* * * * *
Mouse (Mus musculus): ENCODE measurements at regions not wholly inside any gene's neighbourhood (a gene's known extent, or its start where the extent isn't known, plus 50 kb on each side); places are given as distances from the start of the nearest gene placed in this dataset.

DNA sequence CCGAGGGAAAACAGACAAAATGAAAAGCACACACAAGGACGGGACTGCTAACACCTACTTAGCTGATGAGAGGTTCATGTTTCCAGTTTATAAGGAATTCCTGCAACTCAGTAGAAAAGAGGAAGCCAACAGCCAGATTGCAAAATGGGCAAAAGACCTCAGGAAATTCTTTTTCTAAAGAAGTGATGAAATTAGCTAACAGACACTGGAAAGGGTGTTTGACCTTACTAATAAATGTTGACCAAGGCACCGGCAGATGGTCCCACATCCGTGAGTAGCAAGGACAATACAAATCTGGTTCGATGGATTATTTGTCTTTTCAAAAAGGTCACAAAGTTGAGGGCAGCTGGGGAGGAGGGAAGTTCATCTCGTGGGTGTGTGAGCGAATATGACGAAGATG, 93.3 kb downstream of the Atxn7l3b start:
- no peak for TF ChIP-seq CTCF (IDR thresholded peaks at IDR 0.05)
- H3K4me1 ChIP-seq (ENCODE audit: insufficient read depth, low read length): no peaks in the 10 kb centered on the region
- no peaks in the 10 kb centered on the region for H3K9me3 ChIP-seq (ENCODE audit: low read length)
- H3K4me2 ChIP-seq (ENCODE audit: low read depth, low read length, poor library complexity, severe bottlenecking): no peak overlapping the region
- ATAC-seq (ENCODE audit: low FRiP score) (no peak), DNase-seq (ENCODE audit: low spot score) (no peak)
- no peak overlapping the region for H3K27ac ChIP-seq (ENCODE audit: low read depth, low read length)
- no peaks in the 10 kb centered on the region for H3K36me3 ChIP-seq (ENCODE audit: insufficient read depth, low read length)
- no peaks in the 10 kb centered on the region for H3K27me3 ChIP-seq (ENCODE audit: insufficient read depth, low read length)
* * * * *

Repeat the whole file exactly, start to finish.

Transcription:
Mouse (Mus musculus): ENCODE measurements at regions not wholly inside any gene's neighbourhood (a gene's known extent, or its start where the extent isn't known, plus 50 kb on each side); places are given as distances from the start of the nearest gene placed in this dataset.

DNA sequence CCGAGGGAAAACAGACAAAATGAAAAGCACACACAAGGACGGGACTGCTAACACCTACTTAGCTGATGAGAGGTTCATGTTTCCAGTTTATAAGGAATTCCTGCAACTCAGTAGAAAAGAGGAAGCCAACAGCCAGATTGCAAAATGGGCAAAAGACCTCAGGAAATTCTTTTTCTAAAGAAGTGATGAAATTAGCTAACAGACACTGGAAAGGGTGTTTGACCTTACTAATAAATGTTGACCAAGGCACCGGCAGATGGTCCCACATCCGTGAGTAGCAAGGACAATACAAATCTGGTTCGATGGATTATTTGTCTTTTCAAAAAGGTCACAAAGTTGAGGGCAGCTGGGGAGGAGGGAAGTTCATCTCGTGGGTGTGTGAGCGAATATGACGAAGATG, 93.3 kb downstream of the Atxn7l3b start:
- no peak for TF ChIP-seq CTCF (IDR thresholded peaks at IDR 0.05)
- H3K4me1 ChIP-seq (ENCODE audit: insufficient read depth, low read length): no peaks in the 10 kb centered on the region
- no peaks in the 10 kb centered on the region for H3K9me3 ChIP-seq (ENCODE audit: low read length)
- H3K4me2 ChIP-seq (ENCODE audit: low read depth, low read length, poor library complexity, severe bottlenecking): no peak overlapping the region
- ATAC-seq (ENCODE audit: low FRiP score) (no peak), DNase-seq (ENCODE audit: low spot score) (no peak)
- no peak overlapping the region for H3K27ac ChIP-seq (ENCODE audit: low read depth, low read length)
- no peaks in the 10 kb centered on the region for H3K36me3 ChIP-seq (ENCODE audit: insufficient read depth, low read length)
- no peaks in the 10 kb centered on the region for H3K27me3 ChIP-seq (ENCODE audit: insufficient read depth, low read length)